“In the Pines” is an evocative traditional folk song with a rich and storied history spanning generations and musical genres. It’s also known by various titles, including “Where Did You Sleep Last Night?,” “Black Girl,” and “The Longest Train.” Thought to originate in southern Appalachia in the 1870s, this melody has captivated audiences for over a century. Its enduring appeal is showcased through renditions by artists such as Bill Monroe, the Louvin Brothers, Lead Belly, Doc Watson (on banjo), Dolly Parton, Loretta Lynn, Nirvana, and, more recently, Fantastic Negrito and Jake Blount.
One of the most famous interpretations of “In the Pines” comes from Lead Belly, the legendary blues and folk musician, whose 1944 recording for the Library of Congress helped to popularize the song and introduce it to a broader audience. Lead Belly’s raw and emotionally charged delivery set the stage for many subsequent artists who tackled this enigmatic classic.
Fast forward a half century, and “In the Pines” experienced a resurgence when the iconic grunge rock band Nirvana included their rendition on the live 1994 MTV Unplugged in New York album. Kurt Cobain’s haunting and passionate performance added another layer of depth to the song’s history.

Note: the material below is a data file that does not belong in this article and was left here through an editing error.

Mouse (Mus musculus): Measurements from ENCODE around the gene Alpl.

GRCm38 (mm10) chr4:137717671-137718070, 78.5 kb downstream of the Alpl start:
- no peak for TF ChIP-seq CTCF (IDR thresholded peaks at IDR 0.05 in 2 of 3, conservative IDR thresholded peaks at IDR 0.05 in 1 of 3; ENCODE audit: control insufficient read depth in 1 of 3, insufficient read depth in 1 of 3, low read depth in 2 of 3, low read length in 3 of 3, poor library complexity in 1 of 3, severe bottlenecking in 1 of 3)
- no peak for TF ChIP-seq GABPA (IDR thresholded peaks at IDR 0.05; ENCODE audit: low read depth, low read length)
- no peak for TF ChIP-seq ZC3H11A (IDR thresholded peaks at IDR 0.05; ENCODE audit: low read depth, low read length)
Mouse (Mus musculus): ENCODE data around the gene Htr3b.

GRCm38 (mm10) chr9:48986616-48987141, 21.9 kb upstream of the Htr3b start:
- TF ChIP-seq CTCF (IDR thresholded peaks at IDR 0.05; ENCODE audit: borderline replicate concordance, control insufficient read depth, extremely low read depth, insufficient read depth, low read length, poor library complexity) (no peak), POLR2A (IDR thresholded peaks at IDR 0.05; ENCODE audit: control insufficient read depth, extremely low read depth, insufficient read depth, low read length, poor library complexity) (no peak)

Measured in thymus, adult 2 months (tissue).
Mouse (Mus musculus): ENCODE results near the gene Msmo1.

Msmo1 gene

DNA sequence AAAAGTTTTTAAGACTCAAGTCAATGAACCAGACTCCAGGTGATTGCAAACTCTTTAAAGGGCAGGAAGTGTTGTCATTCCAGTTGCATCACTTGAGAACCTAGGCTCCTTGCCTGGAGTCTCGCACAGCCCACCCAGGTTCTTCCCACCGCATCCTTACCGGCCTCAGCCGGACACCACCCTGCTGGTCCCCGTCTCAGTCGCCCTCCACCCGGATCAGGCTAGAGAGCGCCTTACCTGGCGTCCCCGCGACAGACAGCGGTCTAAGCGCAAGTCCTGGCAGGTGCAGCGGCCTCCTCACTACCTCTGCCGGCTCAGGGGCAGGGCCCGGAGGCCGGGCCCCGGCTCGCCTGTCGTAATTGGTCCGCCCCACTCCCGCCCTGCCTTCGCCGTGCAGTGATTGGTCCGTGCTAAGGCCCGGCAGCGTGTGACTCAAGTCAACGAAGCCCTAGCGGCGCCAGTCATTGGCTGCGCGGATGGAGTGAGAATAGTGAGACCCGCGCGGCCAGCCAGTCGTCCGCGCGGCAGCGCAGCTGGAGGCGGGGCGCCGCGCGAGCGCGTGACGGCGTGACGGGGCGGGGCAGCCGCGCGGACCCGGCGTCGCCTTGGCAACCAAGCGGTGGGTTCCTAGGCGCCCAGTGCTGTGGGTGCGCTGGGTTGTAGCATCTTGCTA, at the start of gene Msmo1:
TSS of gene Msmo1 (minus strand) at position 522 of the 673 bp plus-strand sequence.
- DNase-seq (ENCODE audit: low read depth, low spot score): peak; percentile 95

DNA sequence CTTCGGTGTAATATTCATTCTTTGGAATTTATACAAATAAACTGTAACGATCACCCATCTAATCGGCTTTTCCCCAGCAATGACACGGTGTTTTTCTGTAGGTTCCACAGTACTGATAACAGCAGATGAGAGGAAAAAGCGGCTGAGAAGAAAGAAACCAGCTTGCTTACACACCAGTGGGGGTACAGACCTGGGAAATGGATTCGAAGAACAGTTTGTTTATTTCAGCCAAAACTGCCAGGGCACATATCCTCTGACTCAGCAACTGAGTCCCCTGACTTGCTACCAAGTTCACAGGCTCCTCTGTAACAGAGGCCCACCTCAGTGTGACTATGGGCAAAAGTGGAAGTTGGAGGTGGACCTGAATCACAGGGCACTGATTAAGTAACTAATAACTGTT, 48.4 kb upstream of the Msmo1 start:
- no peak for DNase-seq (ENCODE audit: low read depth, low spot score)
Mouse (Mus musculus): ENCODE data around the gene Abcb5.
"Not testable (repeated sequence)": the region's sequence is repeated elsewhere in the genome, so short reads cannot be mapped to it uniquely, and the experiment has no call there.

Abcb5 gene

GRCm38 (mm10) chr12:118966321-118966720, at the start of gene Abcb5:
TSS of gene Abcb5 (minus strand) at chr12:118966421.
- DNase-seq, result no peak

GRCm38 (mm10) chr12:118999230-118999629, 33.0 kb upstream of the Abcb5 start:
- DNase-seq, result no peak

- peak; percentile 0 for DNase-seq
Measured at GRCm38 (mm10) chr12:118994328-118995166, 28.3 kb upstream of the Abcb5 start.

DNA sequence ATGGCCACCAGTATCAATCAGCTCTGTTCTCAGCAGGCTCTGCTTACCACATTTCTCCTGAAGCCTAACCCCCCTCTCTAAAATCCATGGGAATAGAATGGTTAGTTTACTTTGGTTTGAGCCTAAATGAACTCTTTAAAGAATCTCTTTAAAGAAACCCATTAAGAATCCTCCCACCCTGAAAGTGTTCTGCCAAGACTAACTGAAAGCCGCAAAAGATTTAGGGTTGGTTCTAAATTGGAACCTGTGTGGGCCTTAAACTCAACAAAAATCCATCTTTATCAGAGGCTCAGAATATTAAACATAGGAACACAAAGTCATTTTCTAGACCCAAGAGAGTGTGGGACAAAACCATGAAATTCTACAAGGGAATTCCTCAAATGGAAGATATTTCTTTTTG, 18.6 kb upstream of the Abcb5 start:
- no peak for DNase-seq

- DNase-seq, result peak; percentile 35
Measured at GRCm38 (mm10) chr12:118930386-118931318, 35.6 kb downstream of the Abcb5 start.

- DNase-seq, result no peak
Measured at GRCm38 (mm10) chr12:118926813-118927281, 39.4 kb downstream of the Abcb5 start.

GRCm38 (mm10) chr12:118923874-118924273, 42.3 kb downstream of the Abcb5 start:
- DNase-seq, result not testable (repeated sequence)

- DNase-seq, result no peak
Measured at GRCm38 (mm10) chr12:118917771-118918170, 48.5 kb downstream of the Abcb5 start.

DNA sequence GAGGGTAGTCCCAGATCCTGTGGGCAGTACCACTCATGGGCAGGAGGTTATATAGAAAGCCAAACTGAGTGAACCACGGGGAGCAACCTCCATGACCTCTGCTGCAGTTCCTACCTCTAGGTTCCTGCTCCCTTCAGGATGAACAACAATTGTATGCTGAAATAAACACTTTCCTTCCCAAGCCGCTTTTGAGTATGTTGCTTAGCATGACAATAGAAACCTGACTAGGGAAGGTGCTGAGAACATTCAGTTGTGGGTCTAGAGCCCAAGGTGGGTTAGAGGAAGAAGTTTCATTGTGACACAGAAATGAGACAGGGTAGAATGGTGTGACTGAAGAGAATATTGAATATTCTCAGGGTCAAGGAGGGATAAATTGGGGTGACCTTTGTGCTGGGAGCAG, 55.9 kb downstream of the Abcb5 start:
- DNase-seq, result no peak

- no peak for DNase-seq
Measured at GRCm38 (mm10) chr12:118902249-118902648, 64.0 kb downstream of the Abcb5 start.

While bluegrass and traditional country renditions of the song, like those by Bill Monroe or Loretta Lynn, use a three-chord I–IV–V progression, Lead Belly included the bIII chord, which adds a bluesy edge. Nirvana’s take follows this same progression.
The arrangement provided here, inspired by Nirvana’s version, serves as a study of acoustic rock guitar accompaniment. If you’d like to play along with the original Nirvana recording, tune your guitar down a half step. Based in the key of E major, the arrangement features four main chords: I (E), IV (A), bIII (G), and V (B), with an eight-bar progression that repeats throughout.
The notation includes an intro patterned after what Cobain played on the MTV performance, along with two suggested accompaniment patterns. The first is more riff-based, while the second emphasizes straightforward strumming. All three parts demonstrate how pared-down chord voicings can be effectively used in a rock context. Instead of strumming a full open E chord, try playing two- or three-note chunks, and either mute the G string with your first finger or stop that string with your fourth finger at 4 for an ambiguous-sounding E5.
When it comes to the lyrics, you’ll find various versions floating around. Do a Google search to identify commonly used sets and choose the ones that resonate with you the most.
This article originally appeared in the January/February 2024 issue of Acoustic Guitar magazine.
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